There is fear that New Zealand seafood exports could be impacted by a fresh outbreak of COVID-19 in China. The outbreak has led to a consumer salmon boycott after the new infections were reportedly traced to a chopping board of a seller of imported salmon at a market in Beijing.
"While there has been speculation about the potential source of the virus, we note the source has not yet been confirmed,” said a spokesperson for Seafood New Zealand, which represents the sector.
A consumer boycott could be more difficult to address than a government ban as there are no offical channels for addressing it directly.
“Past scares over food safety combined with the threat of COVID-19 could mean that sensitivity could be dramatically ramped up in China,” explained Rob Scollay, a trade expert and associate professor of economics at Auckland University.
"This would in turn underline the importance for New Zealand of maintaining its reputation for food safety based on high standards for food hygiene and quality. This may not of course prevent us from becoming collateral damage arising from food safety breaches by other parties.”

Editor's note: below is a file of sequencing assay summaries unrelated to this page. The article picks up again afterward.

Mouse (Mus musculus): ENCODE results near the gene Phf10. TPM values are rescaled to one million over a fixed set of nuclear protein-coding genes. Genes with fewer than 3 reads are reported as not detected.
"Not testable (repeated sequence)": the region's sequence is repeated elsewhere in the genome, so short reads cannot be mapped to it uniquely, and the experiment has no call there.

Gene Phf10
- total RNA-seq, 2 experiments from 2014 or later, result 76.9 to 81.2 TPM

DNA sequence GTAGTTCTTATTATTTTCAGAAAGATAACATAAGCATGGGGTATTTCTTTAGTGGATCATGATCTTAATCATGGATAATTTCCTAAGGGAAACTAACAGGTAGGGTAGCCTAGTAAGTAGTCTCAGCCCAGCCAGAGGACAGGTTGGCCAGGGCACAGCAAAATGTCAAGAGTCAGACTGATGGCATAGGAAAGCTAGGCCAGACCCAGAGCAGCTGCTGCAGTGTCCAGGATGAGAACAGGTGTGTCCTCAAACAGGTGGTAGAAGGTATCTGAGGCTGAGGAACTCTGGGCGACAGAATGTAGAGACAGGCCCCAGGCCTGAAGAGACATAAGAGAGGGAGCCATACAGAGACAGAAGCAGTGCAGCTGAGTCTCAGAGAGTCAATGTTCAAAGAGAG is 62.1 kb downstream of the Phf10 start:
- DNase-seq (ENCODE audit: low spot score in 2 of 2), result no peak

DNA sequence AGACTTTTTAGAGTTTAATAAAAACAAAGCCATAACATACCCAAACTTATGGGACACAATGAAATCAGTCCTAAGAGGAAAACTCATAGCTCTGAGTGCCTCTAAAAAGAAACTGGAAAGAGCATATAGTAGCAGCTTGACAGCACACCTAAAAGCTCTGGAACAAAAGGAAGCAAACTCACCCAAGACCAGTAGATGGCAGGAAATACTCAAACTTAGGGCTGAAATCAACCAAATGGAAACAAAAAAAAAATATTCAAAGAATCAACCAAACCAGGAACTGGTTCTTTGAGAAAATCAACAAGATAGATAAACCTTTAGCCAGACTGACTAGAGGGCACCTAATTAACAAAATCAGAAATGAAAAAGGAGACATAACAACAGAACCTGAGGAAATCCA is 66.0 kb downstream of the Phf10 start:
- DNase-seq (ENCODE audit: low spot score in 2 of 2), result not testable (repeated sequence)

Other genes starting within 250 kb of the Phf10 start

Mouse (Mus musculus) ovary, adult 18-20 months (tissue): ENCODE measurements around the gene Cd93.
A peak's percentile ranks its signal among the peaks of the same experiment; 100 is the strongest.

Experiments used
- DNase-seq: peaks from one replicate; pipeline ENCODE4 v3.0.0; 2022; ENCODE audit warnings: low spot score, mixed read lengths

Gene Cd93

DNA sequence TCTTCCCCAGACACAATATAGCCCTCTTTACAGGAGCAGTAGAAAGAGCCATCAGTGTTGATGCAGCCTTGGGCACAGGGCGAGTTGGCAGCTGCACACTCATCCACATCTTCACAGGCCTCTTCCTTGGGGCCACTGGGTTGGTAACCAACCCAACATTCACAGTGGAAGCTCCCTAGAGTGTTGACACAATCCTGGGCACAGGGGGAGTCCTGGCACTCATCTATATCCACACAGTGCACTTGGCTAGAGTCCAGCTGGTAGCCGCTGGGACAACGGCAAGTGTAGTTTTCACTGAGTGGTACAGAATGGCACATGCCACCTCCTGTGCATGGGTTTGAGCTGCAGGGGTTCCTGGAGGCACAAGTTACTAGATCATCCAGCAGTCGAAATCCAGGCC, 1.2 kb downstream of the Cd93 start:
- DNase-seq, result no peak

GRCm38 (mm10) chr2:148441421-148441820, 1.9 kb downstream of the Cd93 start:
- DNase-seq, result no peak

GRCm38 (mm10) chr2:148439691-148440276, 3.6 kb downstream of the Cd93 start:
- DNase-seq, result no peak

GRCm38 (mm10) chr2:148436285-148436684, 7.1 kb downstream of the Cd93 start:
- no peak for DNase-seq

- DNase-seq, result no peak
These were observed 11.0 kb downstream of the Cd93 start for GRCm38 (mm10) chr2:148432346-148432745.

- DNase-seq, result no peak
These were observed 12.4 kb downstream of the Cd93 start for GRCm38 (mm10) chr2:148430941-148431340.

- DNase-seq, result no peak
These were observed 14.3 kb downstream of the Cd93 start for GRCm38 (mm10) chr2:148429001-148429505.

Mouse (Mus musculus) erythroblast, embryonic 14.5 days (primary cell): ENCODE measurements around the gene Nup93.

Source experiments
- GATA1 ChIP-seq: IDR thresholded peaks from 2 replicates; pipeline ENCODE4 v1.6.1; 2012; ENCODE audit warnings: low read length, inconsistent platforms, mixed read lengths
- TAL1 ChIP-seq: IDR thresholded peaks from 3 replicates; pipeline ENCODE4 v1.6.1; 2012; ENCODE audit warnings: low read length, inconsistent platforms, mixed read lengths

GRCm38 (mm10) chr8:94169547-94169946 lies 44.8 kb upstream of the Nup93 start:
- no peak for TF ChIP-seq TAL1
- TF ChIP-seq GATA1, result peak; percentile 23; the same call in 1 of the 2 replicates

Mark Preece, chairman of the New Zealand Salmon Farmers Association has said he was highly confident New Zealand seafood was not a source of COVID-19 and is safe to eat.
"The New Zealand seafood industry, including aquaculture farmers, fishers and processors, implemented strict hygiene and contamination control measures designed to prevent transmission of the virus,” Preece noted.
Scollay reassured that although any sustained new outbreak of COVID-19 in China would likely spell bad news for New Zealand exports, a quick stamp out of the fresh outbreak by the Chinese government could reassure consumers and end up having positive implications for New Zealand exporters in the long term.